Ward was sentenced to 30 years in late 2011, despite pleas for leniency from his two adult daughters. Incredibly, his lawyers argued that Ward was the victim of “class prejudice“—specifically that statements made by the prosecution about the Wards’ lavish lifestyle biased the jury against him, amounting to “prosecutorial misconduct.” The appeal was roundly denied, and Ward remains in prison.
Strangely, here’s yet another case involving an Australian real estate developer—this time the victim instead of the murderer. Forty-five-year-old Greg McNichol, who had moved to the United States in 1998, made millions buying up investment properties in poor areas like Detroit, where he was living when he was killed. His murderer was Freddie Young, the father of one of his tenants. Freddie was also one of 13 people who had gone in on a $46 million winning lottery ticket in 2011.
In the course of a dispute over rent, Young felt that his daughter had been “disrespected” by the landlord (who, at the time of the shooting, was heartlessly organizing a Mother’s Day barbecue for his tenants). Young drove over to the apartment building and shot McNichol once with a .44. He bled to death while on the phone with a 911 operator.
Young’s attorneys inexplicably claimed self-defense in his shooting of an unarmed man, while Young himself claims he “didn’t know he was holding the gun” until it discharged. He was sentenced to 25–30 years for second-degree murder and his $1.5 million share of the lottery winnings was frozen by the judge.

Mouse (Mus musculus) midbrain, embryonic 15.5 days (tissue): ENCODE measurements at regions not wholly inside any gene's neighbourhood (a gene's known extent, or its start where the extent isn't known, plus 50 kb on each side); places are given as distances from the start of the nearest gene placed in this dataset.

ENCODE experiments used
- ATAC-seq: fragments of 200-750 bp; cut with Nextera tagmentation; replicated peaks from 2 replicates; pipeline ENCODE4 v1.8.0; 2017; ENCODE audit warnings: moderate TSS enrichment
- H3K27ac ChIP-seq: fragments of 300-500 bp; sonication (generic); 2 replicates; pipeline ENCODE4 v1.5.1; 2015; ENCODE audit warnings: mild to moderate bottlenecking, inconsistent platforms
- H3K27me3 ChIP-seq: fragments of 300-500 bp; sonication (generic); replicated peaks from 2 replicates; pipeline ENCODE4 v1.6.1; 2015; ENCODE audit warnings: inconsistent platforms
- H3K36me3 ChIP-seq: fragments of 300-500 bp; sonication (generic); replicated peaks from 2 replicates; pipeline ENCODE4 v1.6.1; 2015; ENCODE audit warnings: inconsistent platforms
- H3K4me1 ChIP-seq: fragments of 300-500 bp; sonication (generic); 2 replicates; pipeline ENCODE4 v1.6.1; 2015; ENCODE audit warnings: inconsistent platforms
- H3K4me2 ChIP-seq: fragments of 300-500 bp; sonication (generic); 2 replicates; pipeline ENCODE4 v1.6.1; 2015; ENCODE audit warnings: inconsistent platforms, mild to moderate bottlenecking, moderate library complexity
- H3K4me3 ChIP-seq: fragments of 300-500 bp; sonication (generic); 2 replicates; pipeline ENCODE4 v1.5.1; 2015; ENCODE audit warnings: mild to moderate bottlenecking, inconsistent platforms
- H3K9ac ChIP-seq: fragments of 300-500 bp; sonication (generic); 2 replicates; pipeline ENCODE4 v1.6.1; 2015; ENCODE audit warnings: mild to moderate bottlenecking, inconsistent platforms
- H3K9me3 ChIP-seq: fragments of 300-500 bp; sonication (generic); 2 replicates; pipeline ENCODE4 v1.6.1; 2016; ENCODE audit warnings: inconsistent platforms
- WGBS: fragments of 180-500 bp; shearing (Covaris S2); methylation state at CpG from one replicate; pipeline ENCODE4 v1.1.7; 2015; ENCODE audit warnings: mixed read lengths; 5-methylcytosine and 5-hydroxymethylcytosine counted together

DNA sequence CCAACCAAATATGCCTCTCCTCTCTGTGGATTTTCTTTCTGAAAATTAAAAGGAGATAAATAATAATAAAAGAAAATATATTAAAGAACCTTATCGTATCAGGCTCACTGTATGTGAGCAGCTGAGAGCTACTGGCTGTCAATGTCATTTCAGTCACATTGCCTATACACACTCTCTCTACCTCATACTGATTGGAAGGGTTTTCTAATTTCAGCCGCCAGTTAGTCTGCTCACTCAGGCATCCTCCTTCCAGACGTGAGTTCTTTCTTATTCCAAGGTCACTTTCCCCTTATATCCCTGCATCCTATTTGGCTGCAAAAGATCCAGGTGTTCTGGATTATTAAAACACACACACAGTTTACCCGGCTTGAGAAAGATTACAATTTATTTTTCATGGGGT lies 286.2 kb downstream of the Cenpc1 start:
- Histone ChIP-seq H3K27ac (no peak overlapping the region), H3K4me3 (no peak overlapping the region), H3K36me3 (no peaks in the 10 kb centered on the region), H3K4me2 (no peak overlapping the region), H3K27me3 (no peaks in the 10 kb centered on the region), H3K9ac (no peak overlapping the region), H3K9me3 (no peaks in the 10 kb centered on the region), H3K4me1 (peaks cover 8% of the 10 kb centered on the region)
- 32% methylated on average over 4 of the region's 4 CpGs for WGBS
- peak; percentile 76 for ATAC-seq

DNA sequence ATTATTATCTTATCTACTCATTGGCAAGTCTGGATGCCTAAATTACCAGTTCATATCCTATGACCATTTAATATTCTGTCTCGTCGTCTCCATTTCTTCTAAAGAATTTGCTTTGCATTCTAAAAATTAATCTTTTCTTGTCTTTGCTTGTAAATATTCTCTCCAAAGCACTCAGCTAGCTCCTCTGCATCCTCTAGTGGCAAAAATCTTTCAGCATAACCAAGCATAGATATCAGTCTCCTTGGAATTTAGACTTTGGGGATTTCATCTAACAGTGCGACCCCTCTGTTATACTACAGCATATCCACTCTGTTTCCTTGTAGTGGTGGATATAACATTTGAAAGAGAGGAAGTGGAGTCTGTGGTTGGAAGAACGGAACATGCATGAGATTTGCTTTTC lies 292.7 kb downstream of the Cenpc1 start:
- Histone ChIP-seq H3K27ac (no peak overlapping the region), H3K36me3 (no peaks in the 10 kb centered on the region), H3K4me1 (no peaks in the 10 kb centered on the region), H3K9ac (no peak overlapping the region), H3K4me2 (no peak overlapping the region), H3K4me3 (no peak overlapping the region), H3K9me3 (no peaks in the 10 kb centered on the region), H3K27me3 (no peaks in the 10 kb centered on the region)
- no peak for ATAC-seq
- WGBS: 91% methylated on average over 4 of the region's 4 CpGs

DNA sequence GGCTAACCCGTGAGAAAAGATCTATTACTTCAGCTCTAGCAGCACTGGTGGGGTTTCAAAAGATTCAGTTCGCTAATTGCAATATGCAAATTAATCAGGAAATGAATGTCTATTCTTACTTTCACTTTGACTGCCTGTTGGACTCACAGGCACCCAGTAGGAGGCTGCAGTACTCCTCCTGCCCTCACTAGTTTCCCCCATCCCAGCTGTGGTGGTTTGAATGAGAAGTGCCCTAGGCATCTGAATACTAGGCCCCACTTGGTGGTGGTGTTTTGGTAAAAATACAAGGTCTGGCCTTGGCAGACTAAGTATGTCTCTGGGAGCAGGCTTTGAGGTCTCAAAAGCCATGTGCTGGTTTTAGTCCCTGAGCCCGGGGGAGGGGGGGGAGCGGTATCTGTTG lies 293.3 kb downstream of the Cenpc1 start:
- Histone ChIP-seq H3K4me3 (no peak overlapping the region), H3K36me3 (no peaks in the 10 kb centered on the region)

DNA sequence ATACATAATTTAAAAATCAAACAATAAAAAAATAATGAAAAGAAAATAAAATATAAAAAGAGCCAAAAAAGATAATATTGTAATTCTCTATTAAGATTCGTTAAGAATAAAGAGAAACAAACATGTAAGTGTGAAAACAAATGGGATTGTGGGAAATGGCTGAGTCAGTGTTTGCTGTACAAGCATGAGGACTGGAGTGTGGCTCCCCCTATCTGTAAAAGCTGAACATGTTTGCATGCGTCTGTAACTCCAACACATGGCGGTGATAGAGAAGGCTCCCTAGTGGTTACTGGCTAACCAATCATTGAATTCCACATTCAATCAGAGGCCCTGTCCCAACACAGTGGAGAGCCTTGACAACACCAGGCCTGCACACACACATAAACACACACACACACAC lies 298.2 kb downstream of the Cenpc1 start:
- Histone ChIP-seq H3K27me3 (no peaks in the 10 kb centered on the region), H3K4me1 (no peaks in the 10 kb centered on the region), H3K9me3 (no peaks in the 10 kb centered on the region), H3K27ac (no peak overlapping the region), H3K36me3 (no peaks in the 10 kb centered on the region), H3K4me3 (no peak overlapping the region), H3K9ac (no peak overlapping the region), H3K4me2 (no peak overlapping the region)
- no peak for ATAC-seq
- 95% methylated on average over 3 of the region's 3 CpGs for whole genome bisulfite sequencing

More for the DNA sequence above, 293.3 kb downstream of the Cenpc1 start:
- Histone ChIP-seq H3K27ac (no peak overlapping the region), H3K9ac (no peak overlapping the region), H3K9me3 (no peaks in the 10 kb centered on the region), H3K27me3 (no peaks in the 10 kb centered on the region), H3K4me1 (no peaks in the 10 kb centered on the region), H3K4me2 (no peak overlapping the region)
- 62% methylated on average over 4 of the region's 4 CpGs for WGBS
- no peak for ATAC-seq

5John Gordon Abbott
Many things are still unknown about John Gordon Abbott and the details of the crime he committed in 1980. Perhaps this has something to do with the fact that Abbott, along with the other two men (Phillip Thompson and Michael Hennessey) who participated in the murder of Valerie McDonald, allegedly spent a good deal of time working for the CIA.
The three men were managers of Valerie’s apartment building, and she was known to be friendly with Hennessey. It was he who lured her to a warehouse with a story about being an extra in a movie, which (being a waitress in California) was all she needed to hear. Investigators believe Valerie was held for at least 10 days, chained to a mattress and pumped full of drugs. Her body wasn’t found until 1990 (or identified until 2000). As such, investigators were unable to bring a murder charge against any of the men. Abbott, who fled to Canada after the crime, hit a snag in his escape when he shot at approaching Mounties. After being jailed for seven years for the attempted murder of an officer, Abbott was released. He immediately vanished.